DISCLAIMER: I didn't pay for my copies but agreed, AFTER receiving them, to write a 'brief review' (hah) in return. Having read them, I'd send the guys the cash if it didn't seem patronising (and I'm still a startup) so I'll commit to buying the first round of drinks if and when I get to meet them.
Tim - http://schmerg.com
[End of message]
[Part 3 of 4]
Well I got the complete set a few hours back, no I haven't read every word, but first off, let me say there's something to be said for getting it as a couple of huge PDFs. It doesn't feel like "goofing off reading the internet" to spend time reading it, and it doesn't feel wrong to read the first couple of hundred pages (ie the old stuff) in full rather than think that the latest posts MUST be the most important (2007 - that's history man). You can still skim it, quicker of course, but it feels more legitimate to give it proper consideration.
From that point alone, the unified cohesive block of text is worth it - you're more likely to read it, read it properly, flick back a few pages when you lose track etc where as in a web browser you keep on getting those little delays between pages where you think "I'll multitask and just check twitter/email/unit-tests while the page loads" and before you know it, you're not reading the pages, you're just skimming them between other jobs.
And filler? No way... near the opposite.... you're straight into it with real solid actionable advice about as soon as the table of contents finishes. It may not have the fine narrative structure of something that was set down and planned in advance with sub-editors, yeah, it's been hacked out (in one of the other meanings of the word hack), but this is no "just read the last 2 pages of each chapter and you're done" type tome. Some of it may read out of order, some bits you may not fully understand right now, some aspects may be contradictory over the time they've been writing this (things change, cope with it), or feel a bit gung-ho (what happened to reflection, deliberation, time to think?) but you're drinking from the firehose - don't go whining about the pressure hurting your lips and the fact that it's splattering onto your nice pale khaki pants. I hope you didn't come for the view, for the table manners, for the delicate font and easy on the eye page layout.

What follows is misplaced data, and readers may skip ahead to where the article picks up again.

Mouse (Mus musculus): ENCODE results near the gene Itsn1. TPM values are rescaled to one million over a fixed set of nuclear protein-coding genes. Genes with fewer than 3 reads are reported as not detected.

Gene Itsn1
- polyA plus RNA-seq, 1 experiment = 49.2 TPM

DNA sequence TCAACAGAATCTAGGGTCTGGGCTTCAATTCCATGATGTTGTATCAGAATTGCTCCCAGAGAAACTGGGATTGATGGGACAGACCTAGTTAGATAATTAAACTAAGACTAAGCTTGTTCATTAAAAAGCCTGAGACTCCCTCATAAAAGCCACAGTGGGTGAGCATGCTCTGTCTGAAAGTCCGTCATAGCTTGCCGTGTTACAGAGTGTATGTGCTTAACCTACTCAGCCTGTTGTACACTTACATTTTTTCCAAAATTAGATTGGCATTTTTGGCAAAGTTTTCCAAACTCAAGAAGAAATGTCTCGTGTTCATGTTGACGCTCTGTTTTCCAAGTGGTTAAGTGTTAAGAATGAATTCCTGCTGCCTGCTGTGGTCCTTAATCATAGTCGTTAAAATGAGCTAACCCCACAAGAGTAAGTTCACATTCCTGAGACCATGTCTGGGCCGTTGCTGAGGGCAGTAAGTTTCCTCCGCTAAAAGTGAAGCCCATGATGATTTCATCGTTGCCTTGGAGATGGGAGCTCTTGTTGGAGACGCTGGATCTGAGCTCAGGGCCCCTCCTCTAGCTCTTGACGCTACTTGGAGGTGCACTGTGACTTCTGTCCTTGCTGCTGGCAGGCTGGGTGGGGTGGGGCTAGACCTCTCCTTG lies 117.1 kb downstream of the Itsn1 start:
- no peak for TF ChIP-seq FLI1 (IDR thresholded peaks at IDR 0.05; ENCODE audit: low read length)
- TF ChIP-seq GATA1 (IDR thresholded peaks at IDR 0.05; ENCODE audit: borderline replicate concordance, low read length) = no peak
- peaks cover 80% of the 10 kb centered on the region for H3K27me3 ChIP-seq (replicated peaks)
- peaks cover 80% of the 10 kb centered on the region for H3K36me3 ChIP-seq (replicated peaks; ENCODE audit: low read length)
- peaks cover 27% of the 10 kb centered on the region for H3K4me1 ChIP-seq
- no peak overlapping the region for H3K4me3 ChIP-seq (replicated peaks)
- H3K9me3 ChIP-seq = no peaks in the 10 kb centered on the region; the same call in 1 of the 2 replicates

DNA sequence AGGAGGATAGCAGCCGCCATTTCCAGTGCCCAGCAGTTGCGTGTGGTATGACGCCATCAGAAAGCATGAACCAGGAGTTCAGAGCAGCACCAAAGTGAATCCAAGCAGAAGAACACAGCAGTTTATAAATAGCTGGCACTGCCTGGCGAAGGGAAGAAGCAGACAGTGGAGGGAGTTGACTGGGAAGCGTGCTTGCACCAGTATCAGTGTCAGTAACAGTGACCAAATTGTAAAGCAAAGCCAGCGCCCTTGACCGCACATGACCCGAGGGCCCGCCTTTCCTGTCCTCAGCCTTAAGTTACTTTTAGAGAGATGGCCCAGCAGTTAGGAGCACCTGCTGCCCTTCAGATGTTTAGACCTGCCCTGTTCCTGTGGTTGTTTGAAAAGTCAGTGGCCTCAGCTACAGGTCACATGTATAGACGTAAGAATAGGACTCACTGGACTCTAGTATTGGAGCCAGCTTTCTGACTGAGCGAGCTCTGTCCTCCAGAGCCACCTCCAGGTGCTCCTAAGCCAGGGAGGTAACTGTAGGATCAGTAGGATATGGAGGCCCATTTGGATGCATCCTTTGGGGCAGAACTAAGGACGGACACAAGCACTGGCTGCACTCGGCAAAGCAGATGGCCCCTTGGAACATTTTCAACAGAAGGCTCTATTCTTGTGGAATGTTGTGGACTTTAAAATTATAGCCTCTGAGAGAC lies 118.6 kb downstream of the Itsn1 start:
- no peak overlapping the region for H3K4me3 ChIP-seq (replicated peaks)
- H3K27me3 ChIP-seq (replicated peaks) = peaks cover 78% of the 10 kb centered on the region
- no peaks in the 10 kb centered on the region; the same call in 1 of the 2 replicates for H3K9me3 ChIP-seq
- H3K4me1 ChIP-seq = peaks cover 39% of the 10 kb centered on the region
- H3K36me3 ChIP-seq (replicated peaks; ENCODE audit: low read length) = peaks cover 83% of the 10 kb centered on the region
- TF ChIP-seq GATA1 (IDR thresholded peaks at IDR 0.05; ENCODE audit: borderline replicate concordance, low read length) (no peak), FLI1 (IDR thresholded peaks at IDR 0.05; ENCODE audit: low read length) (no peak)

[Part 2 of 4]
So like any sensible startup, minding every single expenditure to be sure you absolutely need it, I held off buying the PDF's, figuring I could read it off the website and make my mind up over time. I mean, 1,300 pages ?? When am I going to find the time to read all that anyway ? And there's got to be loads of padding in there... you've seen these modern business books that spend the first 50 pages telling you repeatedly HOW they're going to tell you some secrets of success, and how Bob and Susan were in various holes until they were told these techniques and it sorted them right out, and once you read how simple it all is, you'll be able to do so too... and then another 50 pages .. and then some filler, and some "lets review what we've learned" chapters and you're sitting there thinking "well not to buy another bloody book like this again".
How many pages - 1,300+ ?? Over 3 years ? Wow .... imagine how many times it repeats the same old stuff and... and .. and.... well it just feels so much easier to go back to the codeface and concentrate on what's important, fix some bugs, build the MVP, do some testing, get the visuals right and all that.
[Part 1 of 4]